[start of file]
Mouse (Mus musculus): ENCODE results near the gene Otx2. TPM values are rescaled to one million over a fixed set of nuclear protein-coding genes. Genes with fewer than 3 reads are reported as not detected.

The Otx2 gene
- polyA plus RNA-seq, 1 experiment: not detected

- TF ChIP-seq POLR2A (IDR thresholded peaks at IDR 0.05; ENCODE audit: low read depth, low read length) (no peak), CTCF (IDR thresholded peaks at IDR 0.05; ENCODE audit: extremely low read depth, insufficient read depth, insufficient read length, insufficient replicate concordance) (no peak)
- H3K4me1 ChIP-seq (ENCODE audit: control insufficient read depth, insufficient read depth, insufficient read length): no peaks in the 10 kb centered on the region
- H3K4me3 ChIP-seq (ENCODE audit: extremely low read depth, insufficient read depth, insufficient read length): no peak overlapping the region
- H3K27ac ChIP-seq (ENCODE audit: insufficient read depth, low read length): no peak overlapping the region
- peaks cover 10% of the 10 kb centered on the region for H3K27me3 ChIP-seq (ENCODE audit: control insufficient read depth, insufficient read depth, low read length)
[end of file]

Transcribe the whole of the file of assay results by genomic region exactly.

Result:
Mouse (Mus musculus): ENCODE results near the gene Otx2. TPM values are rescaled to one million over a fixed set of nuclear protein-coding genes. Genes with fewer than 3 reads are reported as not detected.

The Otx2 gene
- polyA plus RNA-seq, 1 experiment: not detected

- TF ChIP-seq POLR2A (IDR thresholded peaks at IDR 0.05; ENCODE audit: low read depth, low read length) (no peak), CTCF (IDR thresholded peaks at IDR 0.05; ENCODE audit: extremely low read depth, insufficient read depth, insufficient read length, insufficient replicate concordance) (no peak)
- H3K4me1 ChIP-seq (ENCODE audit: control insufficient read depth, insufficient read depth, insufficient read length): no peaks in the 10 kb centered on the region
- H3K4me3 ChIP-seq (ENCODE audit: extremely low read depth, insufficient read depth, insufficient read length): no peak overlapping the region
- H3K27ac ChIP-seq (ENCODE audit: insufficient read depth, low read length): no peak overlapping the region
- peaks cover 10% of the 10 kb centered on the region for H3K27me3 ChIP-seq (ENCODE audit: control insufficient read depth, insufficient read depth, low read length)